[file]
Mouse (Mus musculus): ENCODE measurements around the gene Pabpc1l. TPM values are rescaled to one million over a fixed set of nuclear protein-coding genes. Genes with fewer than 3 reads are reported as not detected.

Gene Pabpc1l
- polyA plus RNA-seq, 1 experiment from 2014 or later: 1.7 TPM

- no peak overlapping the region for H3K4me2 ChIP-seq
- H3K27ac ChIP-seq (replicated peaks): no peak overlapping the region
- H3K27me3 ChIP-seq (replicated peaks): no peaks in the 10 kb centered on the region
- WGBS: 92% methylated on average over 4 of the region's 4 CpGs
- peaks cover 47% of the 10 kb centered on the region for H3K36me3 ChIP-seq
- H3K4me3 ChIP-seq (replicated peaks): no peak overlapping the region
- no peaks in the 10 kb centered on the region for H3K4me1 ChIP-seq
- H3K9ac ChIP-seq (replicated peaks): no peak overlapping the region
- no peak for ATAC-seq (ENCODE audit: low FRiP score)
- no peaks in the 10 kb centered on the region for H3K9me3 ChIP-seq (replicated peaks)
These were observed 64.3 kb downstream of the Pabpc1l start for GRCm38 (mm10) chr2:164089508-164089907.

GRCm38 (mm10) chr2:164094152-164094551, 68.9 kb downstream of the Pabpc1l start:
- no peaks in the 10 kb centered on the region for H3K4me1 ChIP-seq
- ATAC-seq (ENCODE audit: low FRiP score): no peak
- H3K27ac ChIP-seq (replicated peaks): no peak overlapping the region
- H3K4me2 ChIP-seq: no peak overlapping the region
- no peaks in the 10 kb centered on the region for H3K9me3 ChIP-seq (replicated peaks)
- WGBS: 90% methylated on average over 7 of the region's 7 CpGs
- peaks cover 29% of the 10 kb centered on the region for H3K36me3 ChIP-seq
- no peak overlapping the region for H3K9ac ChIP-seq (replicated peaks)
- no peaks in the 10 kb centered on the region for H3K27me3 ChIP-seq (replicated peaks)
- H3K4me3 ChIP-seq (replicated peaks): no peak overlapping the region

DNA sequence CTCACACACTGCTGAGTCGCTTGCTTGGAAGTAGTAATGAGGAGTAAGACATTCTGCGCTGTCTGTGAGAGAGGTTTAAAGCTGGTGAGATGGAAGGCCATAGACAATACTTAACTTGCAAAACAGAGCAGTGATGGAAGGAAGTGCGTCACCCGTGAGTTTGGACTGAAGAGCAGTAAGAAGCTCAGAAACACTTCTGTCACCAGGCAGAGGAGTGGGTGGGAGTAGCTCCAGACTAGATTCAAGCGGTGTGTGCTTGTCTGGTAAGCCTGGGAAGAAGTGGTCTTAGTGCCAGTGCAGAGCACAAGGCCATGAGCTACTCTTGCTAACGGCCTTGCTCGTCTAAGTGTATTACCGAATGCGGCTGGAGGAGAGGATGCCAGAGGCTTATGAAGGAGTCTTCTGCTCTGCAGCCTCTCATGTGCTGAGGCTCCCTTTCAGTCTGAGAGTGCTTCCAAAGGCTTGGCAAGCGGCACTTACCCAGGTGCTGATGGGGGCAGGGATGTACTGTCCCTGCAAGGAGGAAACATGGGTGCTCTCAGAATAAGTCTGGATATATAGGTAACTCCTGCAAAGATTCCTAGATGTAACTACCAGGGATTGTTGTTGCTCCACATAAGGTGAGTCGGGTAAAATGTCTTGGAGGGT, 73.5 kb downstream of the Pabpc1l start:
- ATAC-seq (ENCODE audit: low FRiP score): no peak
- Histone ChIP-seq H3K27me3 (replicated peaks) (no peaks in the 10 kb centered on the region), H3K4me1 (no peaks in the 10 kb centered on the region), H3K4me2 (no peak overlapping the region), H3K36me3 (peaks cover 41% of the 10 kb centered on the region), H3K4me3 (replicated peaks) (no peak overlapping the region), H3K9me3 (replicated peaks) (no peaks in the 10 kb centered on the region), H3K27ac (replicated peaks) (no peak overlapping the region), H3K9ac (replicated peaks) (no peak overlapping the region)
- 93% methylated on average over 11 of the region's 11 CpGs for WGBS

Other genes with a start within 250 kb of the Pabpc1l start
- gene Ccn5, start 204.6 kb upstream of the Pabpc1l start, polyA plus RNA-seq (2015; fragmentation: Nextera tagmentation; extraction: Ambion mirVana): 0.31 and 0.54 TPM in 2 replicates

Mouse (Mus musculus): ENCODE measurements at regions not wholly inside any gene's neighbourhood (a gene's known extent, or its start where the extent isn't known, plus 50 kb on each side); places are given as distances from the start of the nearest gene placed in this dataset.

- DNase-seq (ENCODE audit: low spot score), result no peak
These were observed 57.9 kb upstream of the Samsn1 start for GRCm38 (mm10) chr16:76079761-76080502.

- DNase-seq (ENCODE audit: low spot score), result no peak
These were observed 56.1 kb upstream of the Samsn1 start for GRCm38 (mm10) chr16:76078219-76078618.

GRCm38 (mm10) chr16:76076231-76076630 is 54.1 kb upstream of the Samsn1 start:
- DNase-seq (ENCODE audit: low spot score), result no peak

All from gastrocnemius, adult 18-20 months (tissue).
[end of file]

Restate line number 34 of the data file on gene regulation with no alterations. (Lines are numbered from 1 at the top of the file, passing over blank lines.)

These were observed 57.9 kb upstream of the Samsn1 start for GRCm38 (mm10) chr16:76079761-76080502.